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January 17th, 2013 (8:32 PM).
Join Date: May 2009
I'll sum this up real quick.
Originally Posted by
Idle No More is an ongoing protest movement originating among the Aboriginal peoples in Canada comprising the First Nations, Metis and Inuit peoples and their non-Aboriginal supporters in Canada, and to a lesser extent, internationally. It has consisted of a number of political actions worldwide, inspired in part by the hunger strike of Attawapiskat Chief Theresa Spence and further coordinated via social media. A reaction to alleged abuses of indigenous treaty rights by the current federal government, the movement takes particular issue with the recent omnibus bill Bill C-45.
And some recent news from the protests.
...A CN rail spokesman confirmed reports that protesters had blocked the main line in Manitoba, near Portage la Prairie. “We have stopped train traffic in the immediate area, and have obtained a court injunction,” Jim Feeny said.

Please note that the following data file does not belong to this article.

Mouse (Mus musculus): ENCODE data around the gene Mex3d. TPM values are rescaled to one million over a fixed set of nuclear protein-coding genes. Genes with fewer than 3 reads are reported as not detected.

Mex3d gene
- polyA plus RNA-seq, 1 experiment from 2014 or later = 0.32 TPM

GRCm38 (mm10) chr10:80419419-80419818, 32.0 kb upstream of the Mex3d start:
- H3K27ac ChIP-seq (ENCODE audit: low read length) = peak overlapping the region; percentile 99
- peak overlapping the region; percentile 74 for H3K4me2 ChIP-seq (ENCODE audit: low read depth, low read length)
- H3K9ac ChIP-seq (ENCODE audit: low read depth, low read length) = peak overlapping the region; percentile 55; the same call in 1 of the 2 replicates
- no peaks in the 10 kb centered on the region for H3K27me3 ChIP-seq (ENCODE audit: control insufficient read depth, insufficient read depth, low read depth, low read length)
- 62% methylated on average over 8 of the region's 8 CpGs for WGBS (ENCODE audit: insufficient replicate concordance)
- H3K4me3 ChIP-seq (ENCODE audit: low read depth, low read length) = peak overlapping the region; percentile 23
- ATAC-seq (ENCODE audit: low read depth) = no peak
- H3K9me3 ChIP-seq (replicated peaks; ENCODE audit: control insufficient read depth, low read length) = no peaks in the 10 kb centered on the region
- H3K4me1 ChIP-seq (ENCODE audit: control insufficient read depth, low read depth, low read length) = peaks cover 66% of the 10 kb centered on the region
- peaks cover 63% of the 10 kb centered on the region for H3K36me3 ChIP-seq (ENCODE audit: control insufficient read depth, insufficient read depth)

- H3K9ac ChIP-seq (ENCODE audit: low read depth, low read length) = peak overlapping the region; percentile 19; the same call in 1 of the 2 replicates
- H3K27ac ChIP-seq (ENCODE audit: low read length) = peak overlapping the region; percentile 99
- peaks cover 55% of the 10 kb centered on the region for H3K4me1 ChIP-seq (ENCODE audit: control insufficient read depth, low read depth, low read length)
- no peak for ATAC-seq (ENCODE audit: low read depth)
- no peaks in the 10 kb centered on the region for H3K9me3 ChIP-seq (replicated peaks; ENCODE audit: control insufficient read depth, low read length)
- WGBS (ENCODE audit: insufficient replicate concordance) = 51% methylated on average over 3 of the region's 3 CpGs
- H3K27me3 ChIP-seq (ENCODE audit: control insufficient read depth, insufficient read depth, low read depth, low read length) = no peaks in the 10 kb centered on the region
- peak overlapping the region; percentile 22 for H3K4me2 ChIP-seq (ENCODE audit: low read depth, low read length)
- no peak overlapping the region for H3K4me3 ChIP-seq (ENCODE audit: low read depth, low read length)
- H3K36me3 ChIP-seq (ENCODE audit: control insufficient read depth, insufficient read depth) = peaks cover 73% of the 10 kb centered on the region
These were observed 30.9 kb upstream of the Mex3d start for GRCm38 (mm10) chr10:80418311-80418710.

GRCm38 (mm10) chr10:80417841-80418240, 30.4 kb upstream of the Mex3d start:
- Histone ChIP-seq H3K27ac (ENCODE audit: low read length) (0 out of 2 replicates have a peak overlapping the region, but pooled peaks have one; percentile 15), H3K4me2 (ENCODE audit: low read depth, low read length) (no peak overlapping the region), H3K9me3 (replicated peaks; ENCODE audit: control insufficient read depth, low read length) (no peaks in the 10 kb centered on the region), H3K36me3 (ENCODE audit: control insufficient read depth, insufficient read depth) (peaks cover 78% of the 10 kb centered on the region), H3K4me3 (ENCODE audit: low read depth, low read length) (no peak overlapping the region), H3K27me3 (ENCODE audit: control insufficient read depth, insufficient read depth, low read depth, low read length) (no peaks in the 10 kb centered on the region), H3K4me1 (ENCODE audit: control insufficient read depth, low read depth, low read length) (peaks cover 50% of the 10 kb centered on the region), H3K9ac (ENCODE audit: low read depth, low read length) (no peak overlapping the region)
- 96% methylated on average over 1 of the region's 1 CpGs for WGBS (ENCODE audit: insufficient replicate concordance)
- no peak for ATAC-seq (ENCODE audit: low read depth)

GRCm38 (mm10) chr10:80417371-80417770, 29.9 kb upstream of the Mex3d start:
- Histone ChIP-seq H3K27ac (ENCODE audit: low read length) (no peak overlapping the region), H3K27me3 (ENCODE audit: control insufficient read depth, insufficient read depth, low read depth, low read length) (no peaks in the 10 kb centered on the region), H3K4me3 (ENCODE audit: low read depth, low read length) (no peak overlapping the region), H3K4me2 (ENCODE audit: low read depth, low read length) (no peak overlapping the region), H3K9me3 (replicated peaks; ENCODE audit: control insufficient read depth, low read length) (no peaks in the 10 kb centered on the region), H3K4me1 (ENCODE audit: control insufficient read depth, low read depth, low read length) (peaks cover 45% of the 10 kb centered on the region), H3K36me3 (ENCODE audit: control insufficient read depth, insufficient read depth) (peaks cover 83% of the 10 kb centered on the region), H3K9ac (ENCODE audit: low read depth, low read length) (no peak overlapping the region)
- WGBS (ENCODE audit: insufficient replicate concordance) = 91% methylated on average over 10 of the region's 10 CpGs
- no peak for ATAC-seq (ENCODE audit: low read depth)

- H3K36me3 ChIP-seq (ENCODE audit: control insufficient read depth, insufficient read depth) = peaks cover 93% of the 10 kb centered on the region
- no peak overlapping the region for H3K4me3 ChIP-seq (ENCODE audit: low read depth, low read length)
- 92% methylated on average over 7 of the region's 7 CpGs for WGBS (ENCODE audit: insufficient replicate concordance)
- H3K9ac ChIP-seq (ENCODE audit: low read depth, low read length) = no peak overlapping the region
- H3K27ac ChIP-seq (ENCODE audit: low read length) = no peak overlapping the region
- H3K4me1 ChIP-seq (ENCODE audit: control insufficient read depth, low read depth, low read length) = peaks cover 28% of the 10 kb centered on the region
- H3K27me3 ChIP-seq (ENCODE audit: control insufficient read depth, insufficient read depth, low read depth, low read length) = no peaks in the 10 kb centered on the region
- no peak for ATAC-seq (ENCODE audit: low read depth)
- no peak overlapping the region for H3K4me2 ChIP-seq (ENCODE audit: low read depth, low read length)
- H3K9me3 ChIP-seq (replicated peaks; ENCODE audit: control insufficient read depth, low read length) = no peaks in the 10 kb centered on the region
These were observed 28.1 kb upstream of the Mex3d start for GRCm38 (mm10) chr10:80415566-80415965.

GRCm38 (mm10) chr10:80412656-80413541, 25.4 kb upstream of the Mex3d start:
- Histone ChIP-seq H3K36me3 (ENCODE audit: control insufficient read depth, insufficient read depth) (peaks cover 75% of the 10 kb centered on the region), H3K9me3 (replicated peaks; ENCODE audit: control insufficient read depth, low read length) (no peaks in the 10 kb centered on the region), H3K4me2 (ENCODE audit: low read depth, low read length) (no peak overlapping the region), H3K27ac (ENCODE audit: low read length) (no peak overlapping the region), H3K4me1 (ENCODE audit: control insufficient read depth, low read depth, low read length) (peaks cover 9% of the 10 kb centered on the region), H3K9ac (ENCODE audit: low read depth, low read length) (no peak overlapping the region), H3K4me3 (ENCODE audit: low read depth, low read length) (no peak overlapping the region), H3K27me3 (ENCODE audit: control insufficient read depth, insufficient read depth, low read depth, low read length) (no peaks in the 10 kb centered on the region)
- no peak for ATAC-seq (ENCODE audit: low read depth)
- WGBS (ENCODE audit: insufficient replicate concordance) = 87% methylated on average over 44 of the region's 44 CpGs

A small group of people identified as members of the American Indian Movement were photographed blocking the CN rail line in Manitoba. Some members of the AIM, a militant group involved in the 1973 standoff at Wounded Knee, do not recognize the U.S.-Canada border.
Also Wednesday, VIA passenger trains in both directions were stopped by a blockade in the Marysville area, between Belleville and Kingston, where Tyendinaga Mohawks had pledged to block the line. Passengers whose itineraries require them to pass through the site of the blockade will be accommodated with ground transportation, VIA said in a statement.
The demonstrations were only a few of many planned for across the country. According to witnesses and news reports, protests were being held and roads blocked Wednesday in locations from coast to coast. ...
So basically, Canada's First Nations are protesting to attempt to gain rights, and now they've gone as far as blocking off roads and trains.
Do you think that Canada's First Nations are doing the right things by protesting in this way?
Keep in mind this began as a simple hunger strike in Ottawa to get the attention of the Prime Minister, and after back-and-fourth talking, a meeting between the First Nations and Stephen Harper eventually fell apart.
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